In the book I talk about my life story as if speaking of a closet full of drawers I open the drawers and arrange the problems of the past along with the solutions I found.

"This is an excerpt from my book stuck Heart - On the dresser troubled life. Poetics use the language to talk about the pain."

"This is an excerpt from my book stuck Heart - In the troubled life comfortable life. Use the language of poetry to talk about pain.

In the book I talk about my life story as if speaking of a closet full of drawers, I opened the drawers and arranging the disputes of the past.

This story was written for World Pulse’s Ending Violence Against Women Digital Action Campaign.

World Pulse believes that women's stories, recommendations, and collective rising leadership can—and will—bring an end to gender-based violence. The EVAW Campaign elicits powerful content from women on the ground, strengthens their confidence as vocal grassroots leaders, and ensures that influencers and powerful institutions hear their stories.
Learn more »

Downloads

Comments

lydiagcallano's picture

You are loved!

Valeria, I could not believe at first that you are a victim of domestic violence and gender bias in your family because you are appear to be a happy person. You are not only a poet and a social activist but you are good in concealing your pains beneath that beautiful smile!

It takes a woman of courage and iron will to overcome her bitter past and turn it to something productive and fruitful. How you are helping the disadvantaged people of your country is just awesome! People might not be able to say it but they appreciate and love you. Continue to speak out and give more of yourself to others because you are precious and what you do is valuable.

You are not owned by any person but by God alone. You are His child and He will never leave you nor forsake you! He will not give you challenges which you cannot bear. You are strong, intelligent, talented, creative, and generous. You will shine and those around you will be blessed. Press on, My Inspiration! Wave that Banner of Victory! Show that Valeria Barbosa is a winner and she is loved!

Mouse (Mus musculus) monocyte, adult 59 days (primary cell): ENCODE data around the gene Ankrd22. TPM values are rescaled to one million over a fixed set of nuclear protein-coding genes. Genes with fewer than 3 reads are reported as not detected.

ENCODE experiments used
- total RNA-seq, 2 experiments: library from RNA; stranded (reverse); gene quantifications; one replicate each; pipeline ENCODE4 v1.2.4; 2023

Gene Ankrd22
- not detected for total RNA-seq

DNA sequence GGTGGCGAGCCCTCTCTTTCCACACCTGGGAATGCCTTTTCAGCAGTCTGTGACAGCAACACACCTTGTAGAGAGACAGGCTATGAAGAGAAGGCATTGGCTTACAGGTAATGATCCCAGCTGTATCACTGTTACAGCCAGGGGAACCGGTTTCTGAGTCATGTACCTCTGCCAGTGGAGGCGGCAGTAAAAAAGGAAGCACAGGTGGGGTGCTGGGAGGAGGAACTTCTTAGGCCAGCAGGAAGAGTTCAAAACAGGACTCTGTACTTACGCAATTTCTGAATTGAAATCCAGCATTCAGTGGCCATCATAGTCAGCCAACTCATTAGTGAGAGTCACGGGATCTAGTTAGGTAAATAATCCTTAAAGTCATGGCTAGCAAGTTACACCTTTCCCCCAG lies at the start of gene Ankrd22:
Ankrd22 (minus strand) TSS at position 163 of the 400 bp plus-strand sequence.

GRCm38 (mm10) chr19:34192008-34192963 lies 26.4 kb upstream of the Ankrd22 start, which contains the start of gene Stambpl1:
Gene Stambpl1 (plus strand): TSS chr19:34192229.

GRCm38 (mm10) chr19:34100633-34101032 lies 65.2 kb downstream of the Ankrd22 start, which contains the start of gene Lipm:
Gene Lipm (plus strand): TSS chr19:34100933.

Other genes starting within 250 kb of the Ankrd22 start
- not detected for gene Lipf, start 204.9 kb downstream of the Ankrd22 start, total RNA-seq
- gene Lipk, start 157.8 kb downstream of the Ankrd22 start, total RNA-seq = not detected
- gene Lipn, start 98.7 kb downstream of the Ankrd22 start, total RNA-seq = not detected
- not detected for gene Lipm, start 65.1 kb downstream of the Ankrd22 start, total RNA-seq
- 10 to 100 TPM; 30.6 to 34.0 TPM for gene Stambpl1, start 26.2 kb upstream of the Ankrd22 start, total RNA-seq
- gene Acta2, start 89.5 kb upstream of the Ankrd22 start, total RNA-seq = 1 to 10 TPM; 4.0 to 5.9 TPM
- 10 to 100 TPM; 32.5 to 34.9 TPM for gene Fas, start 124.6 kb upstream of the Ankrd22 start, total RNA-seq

Ma. Lydia G. Callano
Iloilo, Philippines
+63 33 3158137 or 5138830

Valéria Barbosa da Silva's picture

Love is a gift from God.

Dear friend, how much your warm message left me full in love. I thank you for your kindness and ask God to bless you always. Thank you for such sweet words and that filled me with joy.

Mukut's picture

Hugs

Valeria,

Your story is so hopeful. I feel every woman should read this and find encouragement in your words to move on in life.

Thank you for sharing.

Much love,

Mukut Ray

Valéria Barbosa da Silva's picture

Mukut

Grata querida irmã.

Como não ter esperança se ao acordar consigo ver a luz do sol, sentir o calor que ele manda e saber que o ar me rodeia. Ter a certeza que estou viva e que o outro dia será melhor é diariamente um presente de Deus em nossas vidas.

Abraços afetuosos e muito carinho em nossas vidas.

Thankfully dear sister.

How not hope to wake up I can see the sunshine, feel the heat and sends it to know that the air around me. Making sure that I'm alive and that the next day will be better every day is a gift of God in our lives.

Affectionate hugs and lots of love in our lives.

Magazine »

Read global coverage through women's eyes

Letters to a Better World

Letters to a Better World

Community »

Connect with women on the ground worldwide

PAKISTAN: In the Name of Honor

PAKISTAN: In the Name of Honor

Campaigns »

Be heard at influential forums

WWW: Women Weave the Web

WWW: Women Weave the Web

Programs »

Help us train women citizen journalists

World Pulse Voices of Our Future

World Pulse Voices of Our Future

Blog »

Read the latest from World Pulse headquarters

World Pulse Launches our Inaugural Community Advisory Board!

World Pulse Launches our Inaugural Community Advisory Board!

Partners »

Join forces with our wide network of partners

Nobel Women's Initiative

Nobel Women's Initiative